I am thankful for the women in my life whom I have met along my journey: grade school, high school, college and beyond. And I am thankful for the women with whom I recently reconnected, and for the comfort and strength we were able to provide each other.

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  • FOR GOOD

    This past Sunday, I had a few hours before I went to my afternoon book event, so I took the opportunity to go for a long walk by myself. I borrowed an iPod shuffle and headed out with just my thoughts and someone else’s music. I like to spend time alone prior to book events, if I can, to clear my head and to focus on the upcoming group: whether it be a school, a church, a business, or in this case a group of readers who have a personal interest and connection with the story.

    As I was walking, not knowing what music would be next on the shuffle, a song from the musical Wicked came on. Now, this play holds a special meaning in our home, for various reasons, and I am – as many are – familiar with each word of the score. But this particular song was “For Good.” It begins:

    I’ve heard it said that people come into our lives for a reason, bringing something we must learn. And we are led to those who help us most to grow, if we let them. And we help them in return….

    I have listened to this song and heard these words a hundred times, but on Sunday morning they played in my mind with a different meaning. We all have much to learn and we all have ways in which we can grow, if we let ourselves and if we allow others to help us. That is what this journey is all about. And if I can do just a little of that, then I will have grown and I will have learned, and hopefully I will have helped someone in return.

    Read the lyrics and think about how they hold true in your life. And if they don’t, perhaps they should.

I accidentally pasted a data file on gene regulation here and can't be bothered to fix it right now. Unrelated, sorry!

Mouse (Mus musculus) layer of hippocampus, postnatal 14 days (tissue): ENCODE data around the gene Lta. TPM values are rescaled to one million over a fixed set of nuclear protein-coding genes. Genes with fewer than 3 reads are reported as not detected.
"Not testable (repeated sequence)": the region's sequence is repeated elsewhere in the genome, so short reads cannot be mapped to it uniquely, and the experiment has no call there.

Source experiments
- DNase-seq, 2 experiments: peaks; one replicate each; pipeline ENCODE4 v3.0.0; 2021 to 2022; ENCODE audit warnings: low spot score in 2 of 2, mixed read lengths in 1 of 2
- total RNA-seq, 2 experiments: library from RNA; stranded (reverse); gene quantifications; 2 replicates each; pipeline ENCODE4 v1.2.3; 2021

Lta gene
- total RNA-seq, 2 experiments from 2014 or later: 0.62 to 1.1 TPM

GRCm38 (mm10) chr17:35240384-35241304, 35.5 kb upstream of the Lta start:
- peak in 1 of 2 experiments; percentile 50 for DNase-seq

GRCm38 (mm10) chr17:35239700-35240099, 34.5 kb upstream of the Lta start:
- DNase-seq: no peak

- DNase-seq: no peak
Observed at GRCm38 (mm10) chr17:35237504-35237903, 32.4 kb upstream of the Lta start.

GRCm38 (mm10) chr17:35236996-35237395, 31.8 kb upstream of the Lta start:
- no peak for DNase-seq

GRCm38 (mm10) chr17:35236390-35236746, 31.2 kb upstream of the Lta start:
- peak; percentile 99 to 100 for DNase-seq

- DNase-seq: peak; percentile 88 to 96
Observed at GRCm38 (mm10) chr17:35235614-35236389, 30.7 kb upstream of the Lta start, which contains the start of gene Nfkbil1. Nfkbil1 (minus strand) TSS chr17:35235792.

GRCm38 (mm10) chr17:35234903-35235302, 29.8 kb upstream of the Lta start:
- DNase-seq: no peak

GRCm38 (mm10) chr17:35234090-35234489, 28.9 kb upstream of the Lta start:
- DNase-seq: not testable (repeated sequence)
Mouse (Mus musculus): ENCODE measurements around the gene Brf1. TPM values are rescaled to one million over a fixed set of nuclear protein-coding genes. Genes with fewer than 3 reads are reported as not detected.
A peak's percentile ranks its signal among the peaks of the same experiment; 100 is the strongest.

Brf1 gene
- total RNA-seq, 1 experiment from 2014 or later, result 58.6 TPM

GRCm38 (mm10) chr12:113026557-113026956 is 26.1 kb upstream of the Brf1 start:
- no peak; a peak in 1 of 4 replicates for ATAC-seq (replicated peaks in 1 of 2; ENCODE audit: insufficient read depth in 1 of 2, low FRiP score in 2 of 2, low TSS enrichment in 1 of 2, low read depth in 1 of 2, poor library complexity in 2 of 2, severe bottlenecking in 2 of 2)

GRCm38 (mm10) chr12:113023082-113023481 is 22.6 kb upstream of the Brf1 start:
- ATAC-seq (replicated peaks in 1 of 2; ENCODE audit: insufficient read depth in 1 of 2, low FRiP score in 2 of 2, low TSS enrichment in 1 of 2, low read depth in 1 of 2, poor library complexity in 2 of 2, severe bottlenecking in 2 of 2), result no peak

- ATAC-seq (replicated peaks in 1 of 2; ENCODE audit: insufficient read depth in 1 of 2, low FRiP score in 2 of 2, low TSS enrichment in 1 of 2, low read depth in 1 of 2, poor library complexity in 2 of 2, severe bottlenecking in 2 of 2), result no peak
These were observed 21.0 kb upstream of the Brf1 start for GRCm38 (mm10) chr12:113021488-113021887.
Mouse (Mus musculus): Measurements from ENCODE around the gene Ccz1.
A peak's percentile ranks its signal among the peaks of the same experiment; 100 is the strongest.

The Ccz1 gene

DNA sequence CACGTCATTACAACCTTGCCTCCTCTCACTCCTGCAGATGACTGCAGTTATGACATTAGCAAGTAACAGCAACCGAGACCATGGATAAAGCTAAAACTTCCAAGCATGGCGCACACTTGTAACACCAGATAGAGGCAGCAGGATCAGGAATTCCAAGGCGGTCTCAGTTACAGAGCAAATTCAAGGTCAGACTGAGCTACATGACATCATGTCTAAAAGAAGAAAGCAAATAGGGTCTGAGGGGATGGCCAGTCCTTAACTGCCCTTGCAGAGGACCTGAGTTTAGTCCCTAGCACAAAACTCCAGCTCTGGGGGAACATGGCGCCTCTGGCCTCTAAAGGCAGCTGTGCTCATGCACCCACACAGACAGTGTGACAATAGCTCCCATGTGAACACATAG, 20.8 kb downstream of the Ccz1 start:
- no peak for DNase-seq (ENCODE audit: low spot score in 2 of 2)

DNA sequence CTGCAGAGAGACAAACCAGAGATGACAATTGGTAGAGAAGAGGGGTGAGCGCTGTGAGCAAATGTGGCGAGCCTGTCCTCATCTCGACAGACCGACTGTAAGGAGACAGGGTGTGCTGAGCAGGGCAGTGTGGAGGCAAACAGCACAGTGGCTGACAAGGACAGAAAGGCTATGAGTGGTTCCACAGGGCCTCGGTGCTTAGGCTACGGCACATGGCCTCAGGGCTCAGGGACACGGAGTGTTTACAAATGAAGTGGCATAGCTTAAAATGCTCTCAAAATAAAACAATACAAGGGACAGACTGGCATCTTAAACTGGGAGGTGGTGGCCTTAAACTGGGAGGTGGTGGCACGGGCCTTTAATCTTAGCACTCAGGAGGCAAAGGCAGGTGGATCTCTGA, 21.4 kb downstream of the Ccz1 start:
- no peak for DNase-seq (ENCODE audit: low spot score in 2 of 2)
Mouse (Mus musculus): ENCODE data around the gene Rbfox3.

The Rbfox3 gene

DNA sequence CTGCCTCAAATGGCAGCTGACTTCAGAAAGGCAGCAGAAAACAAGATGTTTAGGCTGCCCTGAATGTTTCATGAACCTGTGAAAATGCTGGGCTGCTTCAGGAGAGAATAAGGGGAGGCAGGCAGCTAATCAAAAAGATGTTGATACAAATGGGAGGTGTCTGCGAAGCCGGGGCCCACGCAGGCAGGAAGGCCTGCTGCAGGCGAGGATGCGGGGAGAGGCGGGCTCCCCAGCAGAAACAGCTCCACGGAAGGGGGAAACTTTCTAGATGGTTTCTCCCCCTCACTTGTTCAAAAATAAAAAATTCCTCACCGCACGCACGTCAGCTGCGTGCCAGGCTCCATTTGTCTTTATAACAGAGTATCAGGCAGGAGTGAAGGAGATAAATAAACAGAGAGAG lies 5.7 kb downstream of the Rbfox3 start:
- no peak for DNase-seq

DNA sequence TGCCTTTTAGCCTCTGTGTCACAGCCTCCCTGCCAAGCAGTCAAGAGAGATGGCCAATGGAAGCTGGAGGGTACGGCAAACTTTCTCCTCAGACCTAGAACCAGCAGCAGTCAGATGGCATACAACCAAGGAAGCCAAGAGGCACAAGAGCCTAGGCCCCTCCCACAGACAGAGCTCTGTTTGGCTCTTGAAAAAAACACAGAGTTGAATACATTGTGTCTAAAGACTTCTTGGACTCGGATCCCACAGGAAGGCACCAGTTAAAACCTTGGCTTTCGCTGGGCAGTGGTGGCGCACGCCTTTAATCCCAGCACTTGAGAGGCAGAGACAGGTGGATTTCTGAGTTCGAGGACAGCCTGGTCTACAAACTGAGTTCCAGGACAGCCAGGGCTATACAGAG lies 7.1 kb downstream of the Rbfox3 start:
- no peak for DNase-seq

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  • THE TITLE

    What Though the Odds…

    I get a lot of questions about the title of my book. “Interesting choice” was the comment I heard most recently, followed by, “What made you choose that?” I smiled to myself before I replied.

    If you are a Notre Dame fan, you know.

    If you aren’t a Notre Dame fan, then I am really thrilled you are reading my book! And I am happy to explain the origin of the title:

    What Though the Odds be great or small, old Notre Dame will win overall…is a line from the Notre Dame Victory March - also known as the Notre Dame Fight Song. The melody is one of the most widely recognized fight songs in the country; and, I have been told, the most used by high schools for their own fight song. For me it is a tune that stirs my emotions: pride, love, happiness – strong emotions that can only be felt, not explained.

    I thought those words defined clearly the message I was trying to convey in my book: that no matter what, we will overcome, that we will “win” in the race of life – just not perhaps the race we thought we would (or wanted to) win.

    The Notre Dame Victory March takes on a whole new meaning for me now, and I’ll never sing the song the same way again. I am sure we all have songs that inspire and stir up emotions within us. It is the power of a melody.